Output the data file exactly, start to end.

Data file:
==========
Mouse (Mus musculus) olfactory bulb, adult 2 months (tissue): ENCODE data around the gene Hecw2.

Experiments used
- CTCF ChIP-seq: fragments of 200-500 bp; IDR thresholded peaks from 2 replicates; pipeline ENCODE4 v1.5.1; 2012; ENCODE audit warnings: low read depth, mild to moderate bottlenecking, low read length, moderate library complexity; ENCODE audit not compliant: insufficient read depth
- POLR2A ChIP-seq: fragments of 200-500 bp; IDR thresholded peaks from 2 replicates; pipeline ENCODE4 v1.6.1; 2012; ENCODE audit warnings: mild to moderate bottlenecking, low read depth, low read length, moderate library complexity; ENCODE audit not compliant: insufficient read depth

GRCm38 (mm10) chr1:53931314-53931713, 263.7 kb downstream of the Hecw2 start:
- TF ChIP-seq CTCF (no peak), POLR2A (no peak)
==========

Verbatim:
Mouse (Mus musculus) olfactory bulb, adult 2 months (tissue): ENCODE data around the gene Hecw2.

Experiments used
- CTCF ChIP-seq: fragments of 200-500 bp; IDR thresholded peaks from 2 replicates; pipeline ENCODE4 v1.5.1; 2012; ENCODE audit warnings: low read depth, mild to moderate bottlenecking, low read length, moderate library complexity; ENCODE audit not compliant: insufficient read depth
- POLR2A ChIP-seq: fragments of 200-500 bp; IDR thresholded peaks from 2 replicates; pipeline ENCODE4 v1.6.1; 2012; ENCODE audit warnings: mild to moderate bottlenecking, low read depth, low read length, moderate library complexity; ENCODE audit not compliant: insufficient read depth

GRCm38 (mm10) chr1:53931314-53931713, 263.7 kb downstream of the Hecw2 start:
- TF ChIP-seq CTCF (no peak), POLR2A (no peak)